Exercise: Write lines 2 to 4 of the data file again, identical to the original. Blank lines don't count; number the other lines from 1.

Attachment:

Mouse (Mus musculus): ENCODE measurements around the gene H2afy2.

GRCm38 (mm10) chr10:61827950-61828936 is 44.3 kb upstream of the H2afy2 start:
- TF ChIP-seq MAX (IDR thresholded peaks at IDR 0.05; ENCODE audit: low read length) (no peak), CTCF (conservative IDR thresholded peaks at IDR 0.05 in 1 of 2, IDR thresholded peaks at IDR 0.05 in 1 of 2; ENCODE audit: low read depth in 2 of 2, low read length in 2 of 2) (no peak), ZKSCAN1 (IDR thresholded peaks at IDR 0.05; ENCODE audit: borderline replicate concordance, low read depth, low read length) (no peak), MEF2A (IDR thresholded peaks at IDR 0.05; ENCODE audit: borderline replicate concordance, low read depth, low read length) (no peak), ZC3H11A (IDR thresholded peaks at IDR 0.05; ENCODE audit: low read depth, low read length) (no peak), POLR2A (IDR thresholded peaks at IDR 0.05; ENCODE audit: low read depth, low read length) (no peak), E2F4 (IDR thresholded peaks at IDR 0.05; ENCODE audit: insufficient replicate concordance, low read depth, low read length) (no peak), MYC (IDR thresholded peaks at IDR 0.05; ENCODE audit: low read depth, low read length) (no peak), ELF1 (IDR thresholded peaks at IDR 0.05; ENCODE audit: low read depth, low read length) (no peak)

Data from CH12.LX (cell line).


GRCm38 (mm10) chr10:61827950-61828936 is 44.3 kb upstream of the H2afy2 start:
- TF ChIP-seq MAX (IDR thresholded peaks at IDR 0.05; ENCODE audit: low read length) (no peak), CTCF (conservative IDR thresholded peaks at IDR 0.05 in 1 of 2, IDR thresholded peaks at IDR 0.05 in 1 of 2; ENCODE audit: low read depth in 2 of 2, low read length in 2 of 2) (no peak), ZKSCAN1 (IDR thresholded peaks at IDR 0.05; ENCODE audit: borderline replicate concordance, low read depth, low read length) (no peak), MEF2A (IDR thresholded peaks at IDR 0.05; ENCODE audit: borderline replicate concordance, low read depth, low read length) (no peak), ZC3H11A (IDR thresholded peaks at IDR 0.05; ENCODE audit: low read depth, low read length) (no peak), POLR2A (IDR thresholded peaks at IDR 0.05; ENCODE audit: low read depth, low read length) (no peak), E2F4 (IDR thresholded peaks at IDR 0.05; ENCODE audit: insufficient replicate concordance, low read depth, low read length) (no peak), MYC (IDR thresholded peaks at IDR 0.05; ENCODE audit: low read depth, low read length) (no peak), ELF1 (IDR thresholded peaks at IDR 0.05; ENCODE audit: low read depth, low read length) (no peak)

Data from CH12.LX (cell line).